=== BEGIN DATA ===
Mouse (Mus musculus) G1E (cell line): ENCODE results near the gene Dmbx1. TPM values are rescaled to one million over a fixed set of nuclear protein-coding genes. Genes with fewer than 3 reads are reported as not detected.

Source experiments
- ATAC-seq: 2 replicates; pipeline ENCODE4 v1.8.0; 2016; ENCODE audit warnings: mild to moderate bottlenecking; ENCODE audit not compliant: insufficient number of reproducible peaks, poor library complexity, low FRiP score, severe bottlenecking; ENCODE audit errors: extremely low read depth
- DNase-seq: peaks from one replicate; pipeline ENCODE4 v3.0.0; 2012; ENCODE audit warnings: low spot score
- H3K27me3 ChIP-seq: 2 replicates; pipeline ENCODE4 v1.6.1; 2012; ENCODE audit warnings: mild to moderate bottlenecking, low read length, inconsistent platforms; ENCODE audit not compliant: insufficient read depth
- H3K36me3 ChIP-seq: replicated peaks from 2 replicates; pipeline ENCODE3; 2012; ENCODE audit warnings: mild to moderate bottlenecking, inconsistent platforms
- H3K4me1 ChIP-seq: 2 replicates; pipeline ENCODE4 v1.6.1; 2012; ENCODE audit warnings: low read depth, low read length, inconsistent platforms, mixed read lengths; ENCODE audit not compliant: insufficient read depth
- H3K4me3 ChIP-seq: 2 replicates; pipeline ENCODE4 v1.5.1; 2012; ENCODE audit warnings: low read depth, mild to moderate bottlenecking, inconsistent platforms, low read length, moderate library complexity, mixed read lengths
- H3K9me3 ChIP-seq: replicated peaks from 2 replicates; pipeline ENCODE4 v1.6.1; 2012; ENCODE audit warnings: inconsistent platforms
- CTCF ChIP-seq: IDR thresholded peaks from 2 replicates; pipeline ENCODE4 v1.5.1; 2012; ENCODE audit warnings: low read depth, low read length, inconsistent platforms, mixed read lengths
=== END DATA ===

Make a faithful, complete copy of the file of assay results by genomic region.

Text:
Mouse (Mus musculus) G1E (cell line): ENCODE results near the gene Dmbx1. TPM values are rescaled to one million over a fixed set of nuclear protein-coding genes. Genes with fewer than 3 reads are reported as not detected.

Source experiments
- ATAC-seq: 2 replicates; pipeline ENCODE4 v1.8.0; 2016; ENCODE audit warnings: mild to moderate bottlenecking; ENCODE audit not compliant: insufficient number of reproducible peaks, poor library complexity, low FRiP score, severe bottlenecking; ENCODE audit errors: extremely low read depth
- DNase-seq: peaks from one replicate; pipeline ENCODE4 v3.0.0; 2012; ENCODE audit warnings: low spot score
- H3K27me3 ChIP-seq: 2 replicates; pipeline ENCODE4 v1.6.1; 2012; ENCODE audit warnings: mild to moderate bottlenecking, low read length, inconsistent platforms; ENCODE audit not compliant: insufficient read depth
- H3K36me3 ChIP-seq: replicated peaks from 2 replicates; pipeline ENCODE3; 2012; ENCODE audit warnings: mild to moderate bottlenecking, inconsistent platforms
- H3K4me1 ChIP-seq: 2 replicates; pipeline ENCODE4 v1.6.1; 2012; ENCODE audit warnings: low read depth, low read length, inconsistent platforms, mixed read lengths; ENCODE audit not compliant: insufficient read depth
- H3K4me3 ChIP-seq: 2 replicates; pipeline ENCODE4 v1.5.1; 2012; ENCODE audit warnings: low read depth, mild to moderate bottlenecking, inconsistent platforms, low read length, moderate library complexity, mixed read lengths
- H3K9me3 ChIP-seq: replicated peaks from 2 replicates; pipeline ENCODE4 v1.6.1; 2012; ENCODE audit warnings: inconsistent platforms
- CTCF ChIP-seq: IDR thresholded peaks from 2 replicates; pipeline ENCODE4 v1.5.1; 2012; ENCODE audit warnings: low read depth, low read length, inconsistent platforms, mixed read lengths